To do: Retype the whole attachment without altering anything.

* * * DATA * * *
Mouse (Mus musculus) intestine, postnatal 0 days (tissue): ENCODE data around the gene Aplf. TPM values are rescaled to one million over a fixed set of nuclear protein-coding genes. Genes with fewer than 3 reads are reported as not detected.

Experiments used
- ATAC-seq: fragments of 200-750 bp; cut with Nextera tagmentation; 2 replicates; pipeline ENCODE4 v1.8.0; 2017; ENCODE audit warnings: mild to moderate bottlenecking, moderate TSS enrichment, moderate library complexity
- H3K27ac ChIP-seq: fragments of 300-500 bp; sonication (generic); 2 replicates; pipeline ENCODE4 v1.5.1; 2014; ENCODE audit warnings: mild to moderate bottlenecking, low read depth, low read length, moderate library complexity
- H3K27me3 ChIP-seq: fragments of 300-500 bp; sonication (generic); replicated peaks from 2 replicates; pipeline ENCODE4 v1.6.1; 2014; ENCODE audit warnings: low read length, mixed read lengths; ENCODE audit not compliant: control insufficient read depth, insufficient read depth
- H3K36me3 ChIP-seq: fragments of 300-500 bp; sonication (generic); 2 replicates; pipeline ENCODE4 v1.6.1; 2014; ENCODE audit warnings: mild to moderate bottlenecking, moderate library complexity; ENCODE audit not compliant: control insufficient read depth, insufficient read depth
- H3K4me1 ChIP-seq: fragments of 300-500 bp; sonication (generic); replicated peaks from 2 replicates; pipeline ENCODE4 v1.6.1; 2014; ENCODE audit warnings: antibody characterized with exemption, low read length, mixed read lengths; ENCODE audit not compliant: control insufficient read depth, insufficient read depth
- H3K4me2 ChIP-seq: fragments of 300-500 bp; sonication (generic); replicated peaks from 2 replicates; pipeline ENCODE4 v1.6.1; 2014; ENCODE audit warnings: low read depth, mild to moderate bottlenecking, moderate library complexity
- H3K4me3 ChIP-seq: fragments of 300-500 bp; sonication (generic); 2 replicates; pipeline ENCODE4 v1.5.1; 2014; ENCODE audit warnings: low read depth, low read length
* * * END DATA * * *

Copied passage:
Mouse (Mus musculus) intestine, postnatal 0 days (tissue): ENCODE data around the gene Aplf. TPM values are rescaled to one million over a fixed set of nuclear protein-coding genes. Genes with fewer than 3 reads are reported as not detected.

Experiments used
- ATAC-seq: fragments of 200-750 bp; cut with Nextera tagmentation; 2 replicates; pipeline ENCODE4 v1.8.0; 2017; ENCODE audit warnings: mild to moderate bottlenecking, moderate TSS enrichment, moderate library complexity
- H3K27ac ChIP-seq: fragments of 300-500 bp; sonication (generic); 2 replicates; pipeline ENCODE4 v1.5.1; 2014; ENCODE audit warnings: mild to moderate bottlenecking, low read depth, low read length, moderate library complexity
- H3K27me3 ChIP-seq: fragments of 300-500 bp; sonication (generic); replicated peaks from 2 replicates; pipeline ENCODE4 v1.6.1; 2014; ENCODE audit warnings: low read length, mixed read lengths; ENCODE audit not compliant: control insufficient read depth, insufficient read depth
- H3K36me3 ChIP-seq: fragments of 300-500 bp; sonication (generic); 2 replicates; pipeline ENCODE4 v1.6.1; 2014; ENCODE audit warnings: mild to moderate bottlenecking, moderate library complexity; ENCODE audit not compliant: control insufficient read depth, insufficient read depth
- H3K4me1 ChIP-seq: fragments of 300-500 bp; sonication (generic); replicated peaks from 2 replicates; pipeline ENCODE4 v1.6.1; 2014; ENCODE audit warnings: antibody characterized with exemption, low read length, mixed read lengths; ENCODE audit not compliant: control insufficient read depth, insufficient read depth
- H3K4me2 ChIP-seq: fragments of 300-500 bp; sonication (generic); replicated peaks from 2 replicates; pipeline ENCODE4 v1.6.1; 2014; ENCODE audit warnings: low read depth, mild to moderate bottlenecking, moderate library complexity
- H3K4me3 ChIP-seq: fragments of 300-500 bp; sonication (generic); 2 replicates; pipeline ENCODE4 v1.5.1; 2014; ENCODE audit warnings: low read depth, low read length